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Woman honors Asian culture through advocacy work

INDIANAPOLIS (WISH) — May is Asian-American and Pacific Islander Heritage month, and the broad Asian community in Indiana is vibrant in culture and contributions. One woman’s dedication stems from her Asian heritage and the need to help break barriers to success.

When Rupal Thanawala and her family moved to Indianapolis in 1998, she says she had two suitcases and remembers just how different the city looked back then.

“It took me three days to realize that I’m different,” Thanawala said.

It was shocking to see some of the same barriers for women in her home country of India in the United States. Aside from the strength she saw in her mother, women role models were in short supply.

“I come from very humble beginnings, but at the same time, I come from a very conservative society where I did not see women working outside of the home,
Thanawala said.

With her family’s continued support, today she’s president of the Asian American Alliance, and is on the front lines of the work focused on improving diversity, equity, and inclusion across cultures.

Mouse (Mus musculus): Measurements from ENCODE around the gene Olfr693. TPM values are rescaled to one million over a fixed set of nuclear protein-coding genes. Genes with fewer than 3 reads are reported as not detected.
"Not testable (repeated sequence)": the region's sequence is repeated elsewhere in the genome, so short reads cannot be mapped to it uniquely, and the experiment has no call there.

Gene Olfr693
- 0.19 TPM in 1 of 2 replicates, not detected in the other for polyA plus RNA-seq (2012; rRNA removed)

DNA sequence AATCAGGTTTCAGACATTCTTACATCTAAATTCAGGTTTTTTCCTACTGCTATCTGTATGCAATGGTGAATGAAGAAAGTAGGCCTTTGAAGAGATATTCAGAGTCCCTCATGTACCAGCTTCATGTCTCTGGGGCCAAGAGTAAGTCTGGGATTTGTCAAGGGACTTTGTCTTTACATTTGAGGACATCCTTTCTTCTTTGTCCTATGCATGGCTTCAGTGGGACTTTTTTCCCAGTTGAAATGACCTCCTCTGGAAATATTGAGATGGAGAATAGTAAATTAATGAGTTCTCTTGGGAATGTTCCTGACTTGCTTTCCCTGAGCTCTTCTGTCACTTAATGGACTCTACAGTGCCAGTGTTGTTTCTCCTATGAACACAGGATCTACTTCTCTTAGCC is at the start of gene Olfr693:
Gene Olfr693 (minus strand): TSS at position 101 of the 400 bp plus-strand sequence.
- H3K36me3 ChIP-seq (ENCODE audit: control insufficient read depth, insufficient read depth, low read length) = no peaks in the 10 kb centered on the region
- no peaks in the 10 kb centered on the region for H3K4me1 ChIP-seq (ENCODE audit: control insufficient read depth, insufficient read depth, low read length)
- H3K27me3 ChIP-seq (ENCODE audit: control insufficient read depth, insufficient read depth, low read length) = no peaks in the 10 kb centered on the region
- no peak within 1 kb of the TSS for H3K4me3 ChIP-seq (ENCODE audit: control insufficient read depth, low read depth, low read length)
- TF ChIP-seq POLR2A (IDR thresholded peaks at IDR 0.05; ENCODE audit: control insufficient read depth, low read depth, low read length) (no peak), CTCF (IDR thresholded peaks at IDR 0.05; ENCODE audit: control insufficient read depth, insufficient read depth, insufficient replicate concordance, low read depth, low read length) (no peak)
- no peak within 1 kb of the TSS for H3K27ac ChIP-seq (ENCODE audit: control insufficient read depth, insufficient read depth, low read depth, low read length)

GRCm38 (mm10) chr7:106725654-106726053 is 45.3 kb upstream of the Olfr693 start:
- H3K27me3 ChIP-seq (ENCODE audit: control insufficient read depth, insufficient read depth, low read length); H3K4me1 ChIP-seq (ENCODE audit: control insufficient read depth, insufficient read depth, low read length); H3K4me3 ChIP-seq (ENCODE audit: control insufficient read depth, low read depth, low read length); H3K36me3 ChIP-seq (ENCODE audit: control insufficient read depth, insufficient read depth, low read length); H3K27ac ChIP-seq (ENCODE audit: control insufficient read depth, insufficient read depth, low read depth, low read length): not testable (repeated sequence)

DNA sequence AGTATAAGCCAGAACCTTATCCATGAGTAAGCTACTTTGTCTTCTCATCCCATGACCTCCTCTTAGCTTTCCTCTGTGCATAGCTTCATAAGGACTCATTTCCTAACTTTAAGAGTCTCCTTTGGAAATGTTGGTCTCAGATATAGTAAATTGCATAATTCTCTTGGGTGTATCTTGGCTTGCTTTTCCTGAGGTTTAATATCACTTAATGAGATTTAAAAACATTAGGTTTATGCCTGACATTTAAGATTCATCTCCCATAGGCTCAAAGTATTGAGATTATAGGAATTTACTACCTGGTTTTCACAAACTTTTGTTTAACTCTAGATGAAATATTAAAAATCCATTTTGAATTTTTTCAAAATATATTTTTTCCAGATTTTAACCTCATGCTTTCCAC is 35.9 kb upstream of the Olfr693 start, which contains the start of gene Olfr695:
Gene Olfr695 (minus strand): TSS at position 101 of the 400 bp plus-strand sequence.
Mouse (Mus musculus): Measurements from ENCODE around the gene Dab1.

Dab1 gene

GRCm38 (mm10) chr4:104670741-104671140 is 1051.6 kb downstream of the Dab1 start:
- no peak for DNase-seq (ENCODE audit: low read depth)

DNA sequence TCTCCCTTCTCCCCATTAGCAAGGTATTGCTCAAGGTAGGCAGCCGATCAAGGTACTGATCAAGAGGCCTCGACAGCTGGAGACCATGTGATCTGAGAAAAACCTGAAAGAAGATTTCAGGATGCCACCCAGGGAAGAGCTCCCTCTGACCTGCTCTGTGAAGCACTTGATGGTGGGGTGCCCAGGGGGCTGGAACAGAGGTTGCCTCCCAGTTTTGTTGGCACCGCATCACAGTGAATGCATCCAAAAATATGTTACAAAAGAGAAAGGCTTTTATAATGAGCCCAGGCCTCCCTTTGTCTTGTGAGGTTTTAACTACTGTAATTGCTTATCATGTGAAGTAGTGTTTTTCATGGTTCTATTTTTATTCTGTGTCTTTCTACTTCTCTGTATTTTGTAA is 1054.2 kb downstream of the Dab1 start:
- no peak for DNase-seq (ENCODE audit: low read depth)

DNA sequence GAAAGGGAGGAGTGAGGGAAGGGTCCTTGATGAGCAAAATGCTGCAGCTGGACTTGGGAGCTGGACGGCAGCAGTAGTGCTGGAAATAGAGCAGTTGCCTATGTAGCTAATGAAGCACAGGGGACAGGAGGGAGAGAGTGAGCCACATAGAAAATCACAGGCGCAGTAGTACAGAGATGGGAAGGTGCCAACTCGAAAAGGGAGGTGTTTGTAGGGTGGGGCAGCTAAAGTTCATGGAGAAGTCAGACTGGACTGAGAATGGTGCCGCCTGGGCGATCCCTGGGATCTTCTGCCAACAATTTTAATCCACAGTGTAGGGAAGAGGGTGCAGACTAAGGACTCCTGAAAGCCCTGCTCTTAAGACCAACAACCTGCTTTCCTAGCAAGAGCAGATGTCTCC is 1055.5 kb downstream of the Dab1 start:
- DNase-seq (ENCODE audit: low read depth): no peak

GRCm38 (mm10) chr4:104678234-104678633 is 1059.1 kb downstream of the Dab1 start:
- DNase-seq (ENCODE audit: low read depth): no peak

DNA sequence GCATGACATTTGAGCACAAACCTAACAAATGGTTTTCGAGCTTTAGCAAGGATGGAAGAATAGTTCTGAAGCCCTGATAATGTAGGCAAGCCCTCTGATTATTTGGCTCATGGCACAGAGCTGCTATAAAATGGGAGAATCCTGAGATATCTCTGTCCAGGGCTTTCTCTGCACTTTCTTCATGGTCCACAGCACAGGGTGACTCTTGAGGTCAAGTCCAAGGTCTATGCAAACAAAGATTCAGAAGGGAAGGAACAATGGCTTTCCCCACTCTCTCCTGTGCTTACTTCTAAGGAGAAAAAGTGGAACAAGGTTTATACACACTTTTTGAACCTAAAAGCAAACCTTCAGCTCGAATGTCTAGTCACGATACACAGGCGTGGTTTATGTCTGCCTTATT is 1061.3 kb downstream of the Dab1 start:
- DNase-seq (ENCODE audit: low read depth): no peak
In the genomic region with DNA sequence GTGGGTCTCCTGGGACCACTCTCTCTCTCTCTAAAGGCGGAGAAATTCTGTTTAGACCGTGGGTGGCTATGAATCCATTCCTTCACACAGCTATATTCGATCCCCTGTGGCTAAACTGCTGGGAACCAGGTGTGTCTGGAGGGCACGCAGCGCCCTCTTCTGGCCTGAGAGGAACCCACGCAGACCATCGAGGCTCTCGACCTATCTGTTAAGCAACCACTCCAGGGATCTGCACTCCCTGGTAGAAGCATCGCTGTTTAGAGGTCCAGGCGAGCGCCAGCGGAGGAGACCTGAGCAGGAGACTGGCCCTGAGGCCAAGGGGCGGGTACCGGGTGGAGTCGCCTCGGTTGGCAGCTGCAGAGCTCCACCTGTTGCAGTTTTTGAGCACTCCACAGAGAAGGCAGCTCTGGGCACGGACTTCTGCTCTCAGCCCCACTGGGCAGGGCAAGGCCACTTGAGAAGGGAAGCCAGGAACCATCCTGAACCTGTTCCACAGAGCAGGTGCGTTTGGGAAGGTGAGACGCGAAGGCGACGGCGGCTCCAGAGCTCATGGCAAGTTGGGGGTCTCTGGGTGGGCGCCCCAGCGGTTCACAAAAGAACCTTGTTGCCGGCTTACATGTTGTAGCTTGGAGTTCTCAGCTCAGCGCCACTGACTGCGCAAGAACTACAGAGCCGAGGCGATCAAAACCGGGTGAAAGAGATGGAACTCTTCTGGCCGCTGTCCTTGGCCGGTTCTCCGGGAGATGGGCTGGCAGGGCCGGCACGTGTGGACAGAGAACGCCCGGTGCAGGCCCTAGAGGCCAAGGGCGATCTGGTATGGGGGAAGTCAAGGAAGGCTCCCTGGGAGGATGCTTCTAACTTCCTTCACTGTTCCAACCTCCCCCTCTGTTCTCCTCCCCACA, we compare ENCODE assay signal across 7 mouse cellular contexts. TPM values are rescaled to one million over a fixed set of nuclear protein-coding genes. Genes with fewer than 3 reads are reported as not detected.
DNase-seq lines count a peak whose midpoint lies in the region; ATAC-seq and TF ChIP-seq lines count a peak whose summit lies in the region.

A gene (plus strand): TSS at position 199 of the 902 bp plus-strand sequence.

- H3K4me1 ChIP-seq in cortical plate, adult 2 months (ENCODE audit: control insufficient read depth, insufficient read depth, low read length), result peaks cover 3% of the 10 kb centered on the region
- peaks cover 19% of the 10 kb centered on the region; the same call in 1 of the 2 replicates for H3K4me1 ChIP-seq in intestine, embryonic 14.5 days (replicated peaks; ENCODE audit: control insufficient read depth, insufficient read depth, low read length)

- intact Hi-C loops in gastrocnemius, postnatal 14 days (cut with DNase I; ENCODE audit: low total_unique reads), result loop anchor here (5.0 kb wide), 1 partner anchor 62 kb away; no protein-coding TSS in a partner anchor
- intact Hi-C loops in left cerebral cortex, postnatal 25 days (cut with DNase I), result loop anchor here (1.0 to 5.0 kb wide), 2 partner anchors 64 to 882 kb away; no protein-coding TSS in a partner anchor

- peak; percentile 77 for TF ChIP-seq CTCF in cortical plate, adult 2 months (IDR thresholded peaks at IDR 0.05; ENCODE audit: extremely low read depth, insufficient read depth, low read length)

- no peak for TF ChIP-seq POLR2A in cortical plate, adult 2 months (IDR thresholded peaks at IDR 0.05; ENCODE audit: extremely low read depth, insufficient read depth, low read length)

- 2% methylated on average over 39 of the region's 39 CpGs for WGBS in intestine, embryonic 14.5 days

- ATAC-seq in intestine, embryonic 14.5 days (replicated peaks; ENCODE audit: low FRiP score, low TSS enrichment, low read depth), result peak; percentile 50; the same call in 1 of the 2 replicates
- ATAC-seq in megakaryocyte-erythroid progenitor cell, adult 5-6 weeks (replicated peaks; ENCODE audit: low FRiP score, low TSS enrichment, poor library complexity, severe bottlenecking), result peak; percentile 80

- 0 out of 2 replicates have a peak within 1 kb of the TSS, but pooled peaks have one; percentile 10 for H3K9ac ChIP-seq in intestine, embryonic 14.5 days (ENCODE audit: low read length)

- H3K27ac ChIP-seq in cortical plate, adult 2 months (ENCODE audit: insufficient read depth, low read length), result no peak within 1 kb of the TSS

“When I looked around the community, our American community, I saw that there were so many disparities,” Thanawala said. “And there was so much more to be done just to break the barriers to success.”

The challenges, she says, have never been a deterrent. Instead, her motivation keeps her doing the work in areas of immigrant advocacy and protests against hate of all types.

“Again, from my own journey as an immigrant, I knew how difficult it was to set your life. Hate is one of the biggest viruses we’ve seen in this country. Asian hate is first of all not new. but hate and racism is a much much older problem in this country,” Thanawala said.

And as a leader in tech, Thanawala also works to recruit women into STEM fields.

“When I came here I had the same struggles. I was in many rooms where I was the only woman,” said Thanawala. “I was the only person of color. There were times when people thought that I’m the one who was there to take notes only.”

Thanawala says Asian culture is one of the most robust, stretching across the globe from Turkey to Hawaii. Speaking more than 3,000 languages and dialects. She’s not slowing down in this work and encourages others to share in it.